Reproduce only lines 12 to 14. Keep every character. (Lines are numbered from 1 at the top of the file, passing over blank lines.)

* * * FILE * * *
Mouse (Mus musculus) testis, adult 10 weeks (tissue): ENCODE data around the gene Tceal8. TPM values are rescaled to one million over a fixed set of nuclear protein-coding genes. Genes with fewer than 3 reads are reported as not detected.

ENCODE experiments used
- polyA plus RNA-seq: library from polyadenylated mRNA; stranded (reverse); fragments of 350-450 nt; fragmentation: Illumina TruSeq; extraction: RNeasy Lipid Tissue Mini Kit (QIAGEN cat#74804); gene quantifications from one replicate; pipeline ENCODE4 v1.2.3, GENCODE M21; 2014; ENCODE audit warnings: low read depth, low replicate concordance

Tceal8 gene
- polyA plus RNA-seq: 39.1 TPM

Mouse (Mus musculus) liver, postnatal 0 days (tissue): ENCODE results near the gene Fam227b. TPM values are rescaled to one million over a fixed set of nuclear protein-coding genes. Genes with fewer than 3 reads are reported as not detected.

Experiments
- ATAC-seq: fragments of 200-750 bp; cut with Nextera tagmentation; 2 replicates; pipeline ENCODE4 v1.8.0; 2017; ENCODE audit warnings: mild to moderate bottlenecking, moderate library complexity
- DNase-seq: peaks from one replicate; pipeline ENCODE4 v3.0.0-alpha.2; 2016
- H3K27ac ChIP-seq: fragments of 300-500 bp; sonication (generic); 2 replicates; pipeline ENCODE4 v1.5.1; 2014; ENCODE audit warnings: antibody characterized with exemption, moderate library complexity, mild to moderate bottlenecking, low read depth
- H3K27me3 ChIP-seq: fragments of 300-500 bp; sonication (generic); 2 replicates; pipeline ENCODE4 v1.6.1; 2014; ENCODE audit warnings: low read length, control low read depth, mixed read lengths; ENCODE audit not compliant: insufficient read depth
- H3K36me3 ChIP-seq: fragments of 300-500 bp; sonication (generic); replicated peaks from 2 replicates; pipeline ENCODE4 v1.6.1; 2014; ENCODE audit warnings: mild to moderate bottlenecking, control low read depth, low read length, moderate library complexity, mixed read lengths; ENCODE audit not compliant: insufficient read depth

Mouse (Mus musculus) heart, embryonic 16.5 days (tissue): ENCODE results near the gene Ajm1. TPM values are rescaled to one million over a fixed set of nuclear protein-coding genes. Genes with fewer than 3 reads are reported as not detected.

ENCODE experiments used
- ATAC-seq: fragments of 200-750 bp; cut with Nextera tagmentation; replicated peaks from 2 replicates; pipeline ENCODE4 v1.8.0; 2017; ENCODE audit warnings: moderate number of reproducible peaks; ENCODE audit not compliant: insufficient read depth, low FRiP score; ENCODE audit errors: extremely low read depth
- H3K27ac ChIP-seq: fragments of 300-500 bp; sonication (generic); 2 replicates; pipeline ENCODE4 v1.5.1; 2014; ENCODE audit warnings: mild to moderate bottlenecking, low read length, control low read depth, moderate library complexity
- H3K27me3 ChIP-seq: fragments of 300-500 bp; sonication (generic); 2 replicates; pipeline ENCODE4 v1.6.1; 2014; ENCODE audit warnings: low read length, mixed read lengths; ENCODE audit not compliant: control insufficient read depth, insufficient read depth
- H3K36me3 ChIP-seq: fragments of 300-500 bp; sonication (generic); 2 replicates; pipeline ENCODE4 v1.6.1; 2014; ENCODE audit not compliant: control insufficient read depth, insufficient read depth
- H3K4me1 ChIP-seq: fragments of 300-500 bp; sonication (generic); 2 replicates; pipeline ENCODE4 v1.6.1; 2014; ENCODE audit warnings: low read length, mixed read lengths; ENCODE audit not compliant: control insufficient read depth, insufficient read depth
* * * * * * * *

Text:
- H3K36me3 ChIP-seq: fragments of 300-500 bp; sonication (generic); replicated peaks from 2 replicates; pipeline ENCODE4 v1.6.1; 2014; ENCODE audit warnings: mild to moderate bottlenecking, control low read depth, low read length, moderate library complexity, mixed read lengths; ENCODE audit not compliant: insufficient read depth

Mouse (Mus musculus) heart, embryonic 16.5 days (tissue): ENCODE results near the gene Ajm1. TPM values are rescaled to one million over a fixed set of nuclear protein-coding genes. Genes with fewer than 3 reads are reported as not detected.

ENCODE experiments used